• Safety Concerns: Lingering concerns about COVID-19 exposure might necessitate enhanced safety measures.
  • Worker Reluctance: Many employees, accustomed to remote work, resist a full return to onsite work.

Remote Work Model

In a true remote work model, all employees work from various remote locations. While there might not be a primary office, some businesses maintain locations for training and gatherings. This model permits work from diverse settings like home, coffee shops, shared workspaces, or on the go.

Pros of the Remote Work Model

  • Global Talent Pool: Embracing remote work broadens the talent reach, vital for diverse and skilled hires.
  • Work-Life Balance: Flexibility fosters a healthier work-life equilibrium, an aspiration for a quarter of workers.
  • Commute Elimination: Remote work saves employees time and expenses associated with commuting.

Cons of the Remote Work Model

  • Security Risks: Remote settings pose heightened data security risks, as not all locations guarantee secure connections.
  • Home Distractions: Inadequate home office setups can impact productivity, with 14% of remote workers citing distractions.
  • Company Culture Challenges: Remote work might strain company culture, necessitating proactive measures to foster connection.

Hybrid Work Model

The hybrid work model amalgamates onsite and remote work. It operates in two modes: employees alternating between remote and onsite work or a scenario where some roles remain onsite while others embrace remote work.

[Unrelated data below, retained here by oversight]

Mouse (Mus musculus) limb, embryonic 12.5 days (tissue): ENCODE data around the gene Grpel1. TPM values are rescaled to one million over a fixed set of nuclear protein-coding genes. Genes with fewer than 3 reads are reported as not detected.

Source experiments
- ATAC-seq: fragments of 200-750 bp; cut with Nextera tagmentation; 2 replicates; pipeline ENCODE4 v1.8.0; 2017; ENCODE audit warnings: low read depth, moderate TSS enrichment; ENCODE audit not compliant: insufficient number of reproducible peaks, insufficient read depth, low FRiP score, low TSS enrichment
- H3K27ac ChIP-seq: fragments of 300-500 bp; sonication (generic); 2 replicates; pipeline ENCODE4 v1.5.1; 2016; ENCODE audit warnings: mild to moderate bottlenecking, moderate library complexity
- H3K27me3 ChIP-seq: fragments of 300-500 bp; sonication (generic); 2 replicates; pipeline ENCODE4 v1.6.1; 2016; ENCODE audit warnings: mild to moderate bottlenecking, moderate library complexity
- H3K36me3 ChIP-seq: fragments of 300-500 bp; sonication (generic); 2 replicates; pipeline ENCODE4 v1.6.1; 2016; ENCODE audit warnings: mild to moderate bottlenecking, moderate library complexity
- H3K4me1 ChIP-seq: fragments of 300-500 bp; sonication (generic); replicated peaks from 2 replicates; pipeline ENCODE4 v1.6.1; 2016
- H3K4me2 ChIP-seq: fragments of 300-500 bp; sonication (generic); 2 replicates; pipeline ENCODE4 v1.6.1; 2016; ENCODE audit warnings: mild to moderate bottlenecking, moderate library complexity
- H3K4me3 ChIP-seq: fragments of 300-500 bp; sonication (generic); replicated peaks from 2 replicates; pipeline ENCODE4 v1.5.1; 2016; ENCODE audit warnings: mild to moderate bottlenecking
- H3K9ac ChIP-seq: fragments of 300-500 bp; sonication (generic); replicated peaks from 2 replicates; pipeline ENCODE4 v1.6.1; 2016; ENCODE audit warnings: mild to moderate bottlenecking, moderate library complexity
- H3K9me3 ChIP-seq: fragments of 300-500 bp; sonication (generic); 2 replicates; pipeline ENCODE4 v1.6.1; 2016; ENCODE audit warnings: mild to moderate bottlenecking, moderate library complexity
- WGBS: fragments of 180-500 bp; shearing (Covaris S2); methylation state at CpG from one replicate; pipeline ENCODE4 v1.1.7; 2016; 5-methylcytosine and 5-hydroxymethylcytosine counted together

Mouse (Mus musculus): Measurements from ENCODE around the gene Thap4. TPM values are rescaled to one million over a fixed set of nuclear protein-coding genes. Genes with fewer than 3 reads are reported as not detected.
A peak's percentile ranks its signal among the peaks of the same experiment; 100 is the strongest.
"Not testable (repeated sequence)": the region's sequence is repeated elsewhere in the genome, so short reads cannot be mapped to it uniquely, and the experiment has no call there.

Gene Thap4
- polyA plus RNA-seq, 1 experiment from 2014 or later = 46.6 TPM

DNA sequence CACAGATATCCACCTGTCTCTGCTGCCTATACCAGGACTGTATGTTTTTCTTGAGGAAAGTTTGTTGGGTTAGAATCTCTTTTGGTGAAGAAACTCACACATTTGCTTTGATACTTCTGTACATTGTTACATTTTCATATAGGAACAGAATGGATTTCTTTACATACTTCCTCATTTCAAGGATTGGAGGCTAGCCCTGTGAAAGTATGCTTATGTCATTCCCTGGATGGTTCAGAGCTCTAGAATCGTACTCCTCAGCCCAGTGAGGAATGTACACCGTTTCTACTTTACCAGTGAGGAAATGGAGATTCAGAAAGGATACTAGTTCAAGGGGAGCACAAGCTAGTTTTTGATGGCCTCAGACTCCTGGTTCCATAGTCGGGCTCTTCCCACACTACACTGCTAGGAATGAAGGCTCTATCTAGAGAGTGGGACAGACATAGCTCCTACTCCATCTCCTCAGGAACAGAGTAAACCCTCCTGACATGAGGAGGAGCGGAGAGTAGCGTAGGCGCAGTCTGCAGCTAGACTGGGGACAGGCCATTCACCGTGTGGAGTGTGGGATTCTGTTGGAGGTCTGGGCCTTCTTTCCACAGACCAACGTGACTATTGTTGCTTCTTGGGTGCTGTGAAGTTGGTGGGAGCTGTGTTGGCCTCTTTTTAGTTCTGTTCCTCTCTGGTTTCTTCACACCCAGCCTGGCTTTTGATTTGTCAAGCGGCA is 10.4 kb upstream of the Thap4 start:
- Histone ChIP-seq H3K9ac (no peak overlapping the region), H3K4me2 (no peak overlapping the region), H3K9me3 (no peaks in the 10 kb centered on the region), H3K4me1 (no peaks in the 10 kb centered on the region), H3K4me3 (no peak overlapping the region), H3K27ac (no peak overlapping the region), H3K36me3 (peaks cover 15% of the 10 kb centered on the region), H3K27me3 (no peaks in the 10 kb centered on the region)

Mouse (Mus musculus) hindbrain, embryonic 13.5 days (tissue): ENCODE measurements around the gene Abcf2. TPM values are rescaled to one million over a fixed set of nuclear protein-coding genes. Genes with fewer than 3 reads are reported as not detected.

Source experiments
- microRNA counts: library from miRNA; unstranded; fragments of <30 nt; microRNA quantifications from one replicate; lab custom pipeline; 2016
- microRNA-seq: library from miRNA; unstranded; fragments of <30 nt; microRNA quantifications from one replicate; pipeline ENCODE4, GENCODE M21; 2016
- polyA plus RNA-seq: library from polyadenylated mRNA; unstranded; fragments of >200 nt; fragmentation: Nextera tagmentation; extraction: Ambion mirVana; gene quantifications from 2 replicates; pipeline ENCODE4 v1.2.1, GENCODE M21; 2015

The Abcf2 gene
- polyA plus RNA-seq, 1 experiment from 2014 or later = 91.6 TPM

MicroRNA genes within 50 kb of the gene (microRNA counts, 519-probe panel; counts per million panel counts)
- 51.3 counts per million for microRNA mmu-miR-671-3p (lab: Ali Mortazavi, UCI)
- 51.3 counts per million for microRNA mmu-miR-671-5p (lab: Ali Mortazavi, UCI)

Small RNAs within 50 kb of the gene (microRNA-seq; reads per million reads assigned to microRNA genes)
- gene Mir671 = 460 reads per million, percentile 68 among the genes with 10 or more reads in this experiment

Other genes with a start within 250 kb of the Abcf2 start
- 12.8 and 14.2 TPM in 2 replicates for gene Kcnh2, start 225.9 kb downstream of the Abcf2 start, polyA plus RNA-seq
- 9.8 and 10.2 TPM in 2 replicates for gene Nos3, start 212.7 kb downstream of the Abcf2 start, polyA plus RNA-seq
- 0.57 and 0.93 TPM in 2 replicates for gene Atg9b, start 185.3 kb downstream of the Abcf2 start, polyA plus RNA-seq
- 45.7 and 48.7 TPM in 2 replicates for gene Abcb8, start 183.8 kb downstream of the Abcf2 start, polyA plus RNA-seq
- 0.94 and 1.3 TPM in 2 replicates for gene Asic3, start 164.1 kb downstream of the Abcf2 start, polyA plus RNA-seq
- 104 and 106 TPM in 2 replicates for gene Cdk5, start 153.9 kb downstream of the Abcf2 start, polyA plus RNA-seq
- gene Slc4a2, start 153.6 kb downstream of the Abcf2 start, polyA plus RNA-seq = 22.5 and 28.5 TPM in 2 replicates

Hybrid Work Model

Pros of the Hybrid Work Model

  • Enhanced Productivity: Hybrid setups can boost productivity by offering focused remote work and collaborative onsite sessions.
  • Elevated Job Satisfaction: The flexibility of a hybrid model aligns with worker preferences, bolstering satisfaction.
  • Broader Talent Reach: Hybrid models attract candidates willing to commute for a few days, expanding the talent pool.

Cons of the Hybrid Work Model

  • Communication Challenges: Ensuring seamless communication between remote and onsite staff is a substantial hurdle.
  • Digital Burnout: A remote-heavy setup can lead to burnout due to extended online engagements.
  • Workplace Redesign: Implementing a hybrid model necessitates reevaluating roles, schedules, and physical spaces.

Determining the Right Work Model

Choosing the right work model demands meticulous evaluation. For roles where onsite presence is essential, like healthcare, construction, or manufacturing, remote work might not be feasible. However, for positions with remote viability and a strong communication platform, adopting a hybrid or remote model could enhance competitiveness.

Empowering your workforce with choices that align with their roles and preferences can cultivate a productive and satisfied team, regardless of whether you embrace onsite, remote, or hybrid work models.

Travis is a global business development advisor. He has spent the last 14 years supporting business establishment and development in North America, Southeast Asia, and throughout the world. With multiple degrees from the University of Oregon, Travis currently splits his time between the US, and Bali, Indonesia. At RemotePad, Travis writes about remote work, hiring internationally and PEO/EOR business models.